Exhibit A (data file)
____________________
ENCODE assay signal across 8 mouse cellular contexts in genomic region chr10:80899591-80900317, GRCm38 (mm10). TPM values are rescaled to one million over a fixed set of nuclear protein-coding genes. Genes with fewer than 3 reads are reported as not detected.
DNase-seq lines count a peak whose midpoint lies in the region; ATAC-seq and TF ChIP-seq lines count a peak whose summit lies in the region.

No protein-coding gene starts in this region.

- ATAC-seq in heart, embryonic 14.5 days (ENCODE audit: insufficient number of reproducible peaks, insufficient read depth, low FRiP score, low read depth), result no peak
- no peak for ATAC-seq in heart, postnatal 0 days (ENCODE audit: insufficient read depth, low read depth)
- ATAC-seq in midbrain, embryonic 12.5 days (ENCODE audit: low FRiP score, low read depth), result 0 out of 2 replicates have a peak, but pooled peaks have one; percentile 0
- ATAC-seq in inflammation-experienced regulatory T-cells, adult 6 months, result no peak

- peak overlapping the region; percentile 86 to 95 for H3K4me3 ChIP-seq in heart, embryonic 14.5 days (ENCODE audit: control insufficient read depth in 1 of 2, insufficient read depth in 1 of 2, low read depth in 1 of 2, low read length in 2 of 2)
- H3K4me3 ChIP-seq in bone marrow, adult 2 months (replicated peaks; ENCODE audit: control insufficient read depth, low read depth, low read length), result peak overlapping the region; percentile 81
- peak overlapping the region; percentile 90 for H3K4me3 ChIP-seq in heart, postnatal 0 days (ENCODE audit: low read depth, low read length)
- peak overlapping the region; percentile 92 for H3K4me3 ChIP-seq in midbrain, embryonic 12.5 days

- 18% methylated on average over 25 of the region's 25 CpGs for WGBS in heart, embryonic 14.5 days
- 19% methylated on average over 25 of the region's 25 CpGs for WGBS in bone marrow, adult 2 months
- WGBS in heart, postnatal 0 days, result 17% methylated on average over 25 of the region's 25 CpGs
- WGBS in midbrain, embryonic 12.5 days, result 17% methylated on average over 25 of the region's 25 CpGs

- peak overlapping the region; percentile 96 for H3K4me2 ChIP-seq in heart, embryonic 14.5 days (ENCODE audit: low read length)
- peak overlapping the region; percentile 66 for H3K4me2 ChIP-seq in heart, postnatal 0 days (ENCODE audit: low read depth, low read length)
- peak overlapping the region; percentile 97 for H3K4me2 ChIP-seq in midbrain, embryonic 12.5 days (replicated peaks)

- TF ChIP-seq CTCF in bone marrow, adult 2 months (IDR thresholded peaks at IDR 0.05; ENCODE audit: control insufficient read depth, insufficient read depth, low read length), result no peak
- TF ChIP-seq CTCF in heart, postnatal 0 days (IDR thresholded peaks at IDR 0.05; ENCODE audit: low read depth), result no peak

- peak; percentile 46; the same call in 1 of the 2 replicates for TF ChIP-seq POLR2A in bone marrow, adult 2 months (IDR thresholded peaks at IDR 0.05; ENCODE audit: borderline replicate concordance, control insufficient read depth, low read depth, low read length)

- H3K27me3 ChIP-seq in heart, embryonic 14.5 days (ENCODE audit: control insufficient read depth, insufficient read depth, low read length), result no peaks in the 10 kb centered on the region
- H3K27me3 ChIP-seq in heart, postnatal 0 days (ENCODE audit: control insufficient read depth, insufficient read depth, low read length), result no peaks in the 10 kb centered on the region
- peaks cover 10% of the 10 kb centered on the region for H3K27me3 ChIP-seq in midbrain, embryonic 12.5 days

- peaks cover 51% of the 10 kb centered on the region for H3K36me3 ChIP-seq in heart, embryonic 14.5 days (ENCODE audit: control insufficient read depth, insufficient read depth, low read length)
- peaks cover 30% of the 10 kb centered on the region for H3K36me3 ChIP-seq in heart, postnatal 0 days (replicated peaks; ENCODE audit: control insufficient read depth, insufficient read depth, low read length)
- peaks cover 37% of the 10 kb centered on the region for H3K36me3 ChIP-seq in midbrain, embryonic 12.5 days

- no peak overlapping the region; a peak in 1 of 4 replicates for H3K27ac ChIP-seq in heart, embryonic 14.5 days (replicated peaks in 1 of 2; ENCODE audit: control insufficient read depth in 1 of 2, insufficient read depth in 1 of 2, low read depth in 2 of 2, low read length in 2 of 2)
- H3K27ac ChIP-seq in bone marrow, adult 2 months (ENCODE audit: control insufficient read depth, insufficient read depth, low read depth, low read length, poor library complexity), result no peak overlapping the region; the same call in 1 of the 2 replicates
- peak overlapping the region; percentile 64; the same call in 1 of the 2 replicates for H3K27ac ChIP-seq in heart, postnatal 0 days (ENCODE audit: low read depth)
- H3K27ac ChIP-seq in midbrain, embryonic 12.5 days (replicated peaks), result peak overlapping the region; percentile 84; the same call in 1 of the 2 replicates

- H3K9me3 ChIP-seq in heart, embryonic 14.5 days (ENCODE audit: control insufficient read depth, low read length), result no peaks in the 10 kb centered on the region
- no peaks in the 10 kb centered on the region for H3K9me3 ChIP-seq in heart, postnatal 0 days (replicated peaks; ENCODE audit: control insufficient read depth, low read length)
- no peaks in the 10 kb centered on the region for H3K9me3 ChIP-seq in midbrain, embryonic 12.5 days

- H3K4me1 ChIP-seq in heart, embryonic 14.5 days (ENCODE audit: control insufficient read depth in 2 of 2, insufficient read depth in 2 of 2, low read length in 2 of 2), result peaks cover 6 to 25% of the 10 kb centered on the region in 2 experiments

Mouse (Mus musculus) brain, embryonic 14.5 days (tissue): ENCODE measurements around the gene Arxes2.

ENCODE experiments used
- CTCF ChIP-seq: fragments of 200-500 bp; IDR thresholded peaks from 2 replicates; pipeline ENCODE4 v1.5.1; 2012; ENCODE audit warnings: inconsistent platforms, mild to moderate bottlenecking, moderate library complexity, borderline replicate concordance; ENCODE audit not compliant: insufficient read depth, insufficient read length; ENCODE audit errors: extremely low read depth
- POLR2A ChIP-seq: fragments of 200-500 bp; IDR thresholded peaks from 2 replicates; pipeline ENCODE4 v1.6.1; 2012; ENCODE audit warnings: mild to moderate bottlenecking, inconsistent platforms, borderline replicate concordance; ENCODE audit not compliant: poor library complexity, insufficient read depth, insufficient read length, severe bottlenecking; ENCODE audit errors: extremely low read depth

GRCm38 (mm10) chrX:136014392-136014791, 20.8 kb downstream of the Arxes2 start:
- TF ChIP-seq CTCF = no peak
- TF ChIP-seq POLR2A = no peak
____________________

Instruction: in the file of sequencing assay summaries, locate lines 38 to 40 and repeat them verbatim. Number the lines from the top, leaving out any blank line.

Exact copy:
- CTCF ChIP-seq: fragments of 200-500 bp; IDR thresholded peaks from 2 replicates; pipeline ENCODE4 v1.5.1; 2012; ENCODE audit warnings: inconsistent platforms, mild to moderate bottlenecking, moderate library complexity, borderline replicate concordance; ENCODE audit not compliant: insufficient read depth, insufficient read length; ENCODE audit errors: extremely low read depth
- POLR2A ChIP-seq: fragments of 200-500 bp; IDR thresholded peaks from 2 replicates; pipeline ENCODE4 v1.6.1; 2012; ENCODE audit warnings: mild to moderate bottlenecking, inconsistent platforms, borderline replicate concordance; ENCODE audit not compliant: poor library complexity, insufficient read depth, insufficient read length, severe bottlenecking; ENCODE audit errors: extremely low read depth

GRCm38 (mm10) chrX:136014392-136014791, 20.8 kb downstream of the Arxes2 start: